Tag: Producer of Marketing and Distribution

Proper Prior Planning Prevents Perplexing Problems

Posted on by Jon Reiss

Proper Prior Planning Prevents Perplexing Problems
My thoughts on educating filmmakers about distribution and marketing.

Proper Prior Planning Prevent Perplexing Problems
By Jon Reiss

Over the last several months an argument has arisen within the independent film community as to how much (and whether) filmmakers should focus on the distribution and marketing of their films.

I am rather surprised that there is an argument. I am very surprised that lines have been drawn in the sand, armies joined and deployed. I feel that the discussion to date misses two very important points. First – there is no one kind of independent filmmaker. There is no one kind of filmmaker. Never has, never will be. Thank god. Each person who is involved in independent film has his or her own desires, interests, passions, loves, hates. Each filmmaker has different motivations for making a film. Some want to make a statement, change the world – whether it is social or artistic. Some want to make money. Some want to express an idea or emotion to as many people as possible. Most filmmakers want it all. However if push comes to shove, filmmakers will prioritize what they want from their films. And these desires are different for different filmmakers.

Similarly not everyone in independent film wants to be a director, or a writer-director, or a writer-producer-director. Some filmmakers just want to direct and prefer to collaborate with scriptwriters and producers. Some filmmakers don’t want to direct, but want to be producers, DPs, editors etc.

Second, the debate implies that directors or multi hyphenate writer-director-producers should be primarily responsible for these new tasks. I will always be among those that think directors should not be solely charged with the distribution and marketing of their films. As a filmmaker, I know how incredibly difficult this is (especially while making a film) – Frankly one of the reasons this blog post is perhaps a bit late to the debate is that I have been involved with shooting Bomb It 2.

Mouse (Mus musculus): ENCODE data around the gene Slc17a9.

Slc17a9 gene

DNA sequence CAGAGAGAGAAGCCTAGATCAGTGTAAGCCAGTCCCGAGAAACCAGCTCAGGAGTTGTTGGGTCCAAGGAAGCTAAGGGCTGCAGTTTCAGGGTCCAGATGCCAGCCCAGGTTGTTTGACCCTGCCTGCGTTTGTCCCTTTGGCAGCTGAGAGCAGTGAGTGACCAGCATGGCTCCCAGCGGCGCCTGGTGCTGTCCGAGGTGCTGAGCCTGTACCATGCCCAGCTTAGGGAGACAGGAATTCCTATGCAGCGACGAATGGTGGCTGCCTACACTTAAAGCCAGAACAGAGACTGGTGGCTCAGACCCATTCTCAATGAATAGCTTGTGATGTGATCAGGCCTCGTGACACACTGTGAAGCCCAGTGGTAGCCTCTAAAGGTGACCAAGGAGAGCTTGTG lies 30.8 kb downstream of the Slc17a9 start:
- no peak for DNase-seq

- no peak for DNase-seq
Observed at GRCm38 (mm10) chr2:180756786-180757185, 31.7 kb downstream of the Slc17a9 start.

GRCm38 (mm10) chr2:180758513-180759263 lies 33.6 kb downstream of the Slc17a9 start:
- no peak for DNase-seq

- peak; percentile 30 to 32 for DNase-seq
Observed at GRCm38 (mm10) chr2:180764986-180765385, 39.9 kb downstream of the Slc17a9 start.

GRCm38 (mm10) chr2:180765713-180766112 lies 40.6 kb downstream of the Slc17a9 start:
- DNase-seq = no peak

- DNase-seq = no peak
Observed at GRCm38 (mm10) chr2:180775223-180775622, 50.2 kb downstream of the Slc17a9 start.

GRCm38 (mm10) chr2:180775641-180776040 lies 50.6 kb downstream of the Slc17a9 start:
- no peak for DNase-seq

However, I do believe that distribution and marketing should be woven into the filmmaking process just as preproduction planning, casting, scriptwriting, editing, sound mixing are all a part of the filmmaking process. Just as you don’t consider the sound for your film when you are about to mix or even when you are editing dialogue. If good sound is important to you as a filmmaker, usually you are considering the sound for your film no later than the tech scout, and often from the script stage. Similarly I feel that filmmakers will be helped both logistically and creatively to incorporate distribution and marketing into the entire process of making their films.

It should be understood by our community that distribution and marketing are not about tailoring your film to an audience that you feel you can capitalize on (however if the sole goal for your film is to make money – perhaps this might be a path for you).

A better way to view this process is that distribution and marketing are about finding the audience that already exists for your film, your vision. (I credit Marc Rosenbush with this keen perspective).

This process of audience engagement takes either a lot of money or a lot of time. Most independents do not have much of the former, and so must rely on the latter. It also takes knowledge.

Knowledge can either be learned through experience or through education or a combination.

A year ago, I felt compelled to write a book about distribution and marketing for my fellow filmmakers as a guidebook to this process. I did this so that they could learn from my experience and the experiences of others and so that they wouldn’t have to reinvent the wheel each time anew. (How awful would it be that every time we shot a film we had to relearn how different lenses, different lighting, different editing affected the emotional quality of a scene). It is time to compile our knowledge and share it with each other so that each new filmmaker does not have to waste his or her time to relearn tools and techniques that have been tried by others before them.

I have begun a number of other educational initiatives to which I will devote most of the next twelve months.